A 38-year veteran of the railroad industry, Iden “has helped pioneer over 40 new fuel efficiency improvement and emissions reduction technologies, from battery technology in locomotives to reducing friction on rails and aerodynamic drag from doublestack trains,” AAR noted. “Iden has played a key role in the development of emissions reduction technologies like ultra-low emitting locomotives, which at UP have reduced fuel consumption by 5.8 million gallons and eliminated 1,670 tons of oxides of nitrogen (NOx), 55 tons of particulate matter (PM), and 65,500 tons of CO2. Iden’s work with Distributed Power on longer trains resulted in a 20% improvement in locomotive productivity, while testing he did with older locomotives on coal trains led to a 20% increase in locomotive productivity and fuel improvements. Today, due in large part to Iden’s efforts, more than 65% of UP's total freight train work is now produced using distributed power.”
In addition to Iden, five other railroaders were nominated for the Award:
Keith Ebbeskotte, a work equipment plant manager with CSX Transportation in Richmond, Va. A 37-year veteran of the railroad industry, he has reduced CSX’s carbon and emissions footprint through the introduction of Tier 3 engines in all new and rebuilt equipment. Ebbeskotte also has reduced hazardous waste at the facility, and has developed programs to recycle 5,000 gallons of diesel fuel, 11,000 gallons of hydraulic oil, 675 gallons of engine oil, 1,000 gallons of antifreeze, and more than 100 batteries annually.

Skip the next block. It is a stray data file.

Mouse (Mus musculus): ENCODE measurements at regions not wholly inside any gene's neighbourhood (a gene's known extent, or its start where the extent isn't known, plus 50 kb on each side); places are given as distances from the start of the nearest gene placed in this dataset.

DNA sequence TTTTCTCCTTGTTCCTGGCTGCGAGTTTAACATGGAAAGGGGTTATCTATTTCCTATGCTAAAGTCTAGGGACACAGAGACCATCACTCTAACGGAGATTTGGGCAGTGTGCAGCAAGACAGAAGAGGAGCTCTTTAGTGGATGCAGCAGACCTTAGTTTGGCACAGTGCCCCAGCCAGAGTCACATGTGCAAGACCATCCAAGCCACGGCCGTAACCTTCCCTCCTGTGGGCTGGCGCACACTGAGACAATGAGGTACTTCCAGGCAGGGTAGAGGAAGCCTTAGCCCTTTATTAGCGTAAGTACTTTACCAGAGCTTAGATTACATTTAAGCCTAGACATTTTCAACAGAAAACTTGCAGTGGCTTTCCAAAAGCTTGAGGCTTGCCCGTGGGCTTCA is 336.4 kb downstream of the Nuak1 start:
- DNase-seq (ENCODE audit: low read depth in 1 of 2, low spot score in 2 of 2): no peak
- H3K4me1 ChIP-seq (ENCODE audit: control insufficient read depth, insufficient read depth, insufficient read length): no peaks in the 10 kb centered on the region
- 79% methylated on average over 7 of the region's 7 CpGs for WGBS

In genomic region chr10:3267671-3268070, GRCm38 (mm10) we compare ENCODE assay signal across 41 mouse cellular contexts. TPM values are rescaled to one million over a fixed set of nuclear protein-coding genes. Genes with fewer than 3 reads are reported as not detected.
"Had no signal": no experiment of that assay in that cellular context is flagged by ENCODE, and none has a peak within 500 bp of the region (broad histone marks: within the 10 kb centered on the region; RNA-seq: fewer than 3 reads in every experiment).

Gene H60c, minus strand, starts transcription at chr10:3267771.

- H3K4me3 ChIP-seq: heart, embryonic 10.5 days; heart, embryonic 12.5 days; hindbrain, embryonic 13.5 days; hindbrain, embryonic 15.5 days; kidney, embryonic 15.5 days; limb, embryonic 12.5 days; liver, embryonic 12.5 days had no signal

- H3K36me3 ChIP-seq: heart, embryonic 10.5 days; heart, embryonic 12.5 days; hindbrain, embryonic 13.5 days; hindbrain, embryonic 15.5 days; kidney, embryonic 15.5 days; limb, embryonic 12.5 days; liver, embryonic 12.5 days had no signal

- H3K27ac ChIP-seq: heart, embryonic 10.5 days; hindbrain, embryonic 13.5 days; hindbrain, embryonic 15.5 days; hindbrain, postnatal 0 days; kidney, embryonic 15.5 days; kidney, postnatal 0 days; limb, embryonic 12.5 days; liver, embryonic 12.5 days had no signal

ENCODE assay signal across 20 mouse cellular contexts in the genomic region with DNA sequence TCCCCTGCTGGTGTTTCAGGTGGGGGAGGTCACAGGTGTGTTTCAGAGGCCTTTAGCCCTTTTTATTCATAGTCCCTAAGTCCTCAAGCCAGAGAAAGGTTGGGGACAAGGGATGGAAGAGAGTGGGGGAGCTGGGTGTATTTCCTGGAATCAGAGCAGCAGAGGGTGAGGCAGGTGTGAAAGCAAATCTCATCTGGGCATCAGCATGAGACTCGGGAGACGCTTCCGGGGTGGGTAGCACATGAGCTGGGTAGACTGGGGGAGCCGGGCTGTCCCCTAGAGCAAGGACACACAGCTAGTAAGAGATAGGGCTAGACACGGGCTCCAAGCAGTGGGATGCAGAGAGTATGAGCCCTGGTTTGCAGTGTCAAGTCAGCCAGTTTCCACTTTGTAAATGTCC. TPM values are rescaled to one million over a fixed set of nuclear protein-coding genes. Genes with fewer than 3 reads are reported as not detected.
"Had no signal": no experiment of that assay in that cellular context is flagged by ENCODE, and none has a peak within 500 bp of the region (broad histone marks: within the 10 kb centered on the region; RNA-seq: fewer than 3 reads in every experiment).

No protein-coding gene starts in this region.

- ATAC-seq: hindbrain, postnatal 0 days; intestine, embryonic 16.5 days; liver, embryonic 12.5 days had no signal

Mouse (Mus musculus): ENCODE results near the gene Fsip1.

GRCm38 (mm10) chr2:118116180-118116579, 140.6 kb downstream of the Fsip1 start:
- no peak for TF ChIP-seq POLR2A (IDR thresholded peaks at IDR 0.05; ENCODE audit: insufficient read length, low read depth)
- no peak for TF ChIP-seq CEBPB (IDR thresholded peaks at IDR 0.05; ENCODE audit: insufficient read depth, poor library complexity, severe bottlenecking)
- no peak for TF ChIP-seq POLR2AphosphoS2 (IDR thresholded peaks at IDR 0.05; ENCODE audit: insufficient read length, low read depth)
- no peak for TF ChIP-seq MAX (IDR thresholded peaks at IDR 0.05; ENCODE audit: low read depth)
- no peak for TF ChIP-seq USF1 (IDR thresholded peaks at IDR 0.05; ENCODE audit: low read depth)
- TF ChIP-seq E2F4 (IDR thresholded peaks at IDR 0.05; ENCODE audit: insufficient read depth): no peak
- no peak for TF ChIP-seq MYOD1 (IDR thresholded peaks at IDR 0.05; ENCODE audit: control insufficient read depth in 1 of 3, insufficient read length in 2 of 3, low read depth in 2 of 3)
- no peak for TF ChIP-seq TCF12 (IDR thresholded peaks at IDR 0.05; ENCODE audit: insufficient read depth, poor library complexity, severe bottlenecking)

Michael Hartung, a mechanical supervisor with Norfolk Southern in Roanoke, Va. In addition to his regular duties, he ensures the NS locomotive shop is in compliance with environmental and regulations. Hartung is a lead environmental trainer for employees and manages all wastes, air emissions, pollution prevention, and petroleum storage. He also developed an environmental tracking program that has been used as a model for other shops, and took a boiler maintainer course on his own initiative so that he could perform repairs and environmental upgrades on the shop’s steam boiler, making the boiler more reliable and his facility more productive.
Robert Jones, a 35-year rail employee, and senior director utilities management with Amtrak in Philadelphia, Pa. In 2010, he planned and implemented the shutdown of the central steam plant at Amtrak’s Chicago Yard, reducing natural gas usage by 534,102 therms without sacrificing productivity. Jones recently led two initiatives to implement energy efficient lighting systems and to reduce natural gas usage system wide, and developed plans for Amtrak’s first ever Energy Reduction Goal. His initiatives have saved 4.5 million therms of natural gas and 3.2 million kilowatt hours of electricity while cutting 49.3 million pounds of CO2.
Jim (“JP”) Langan, signal supervisor with BNSF in Kansas City, Kan. After joining BNSF in 2003, he noticed unusually large quantities of hydraulic fluid for skate retarders being purchased at his freight yard. Langan worked on his own time to identify the cause of a hydraulic fluid leak, and designed a custom made retro-fit that sealed the leak point, improving efficiency and conserving fuel. He then designed a system to collect hydraulic fluid from potential future leaks.
Richard McFadyen, director of corporate facilities at CN in Montreal. A 35-year rail veteran, he implemented an energy management system across the CN network, making it possible to identify and manage problem areas in real time. McFadyen also initiated an energy review of all shops and introduced a lighting replacement effort to conserve electricity. McFadyen introduced the use of geo-thermal heating in buildings as well as carpets emitting reduced levels of VOC (volatile organic compounds).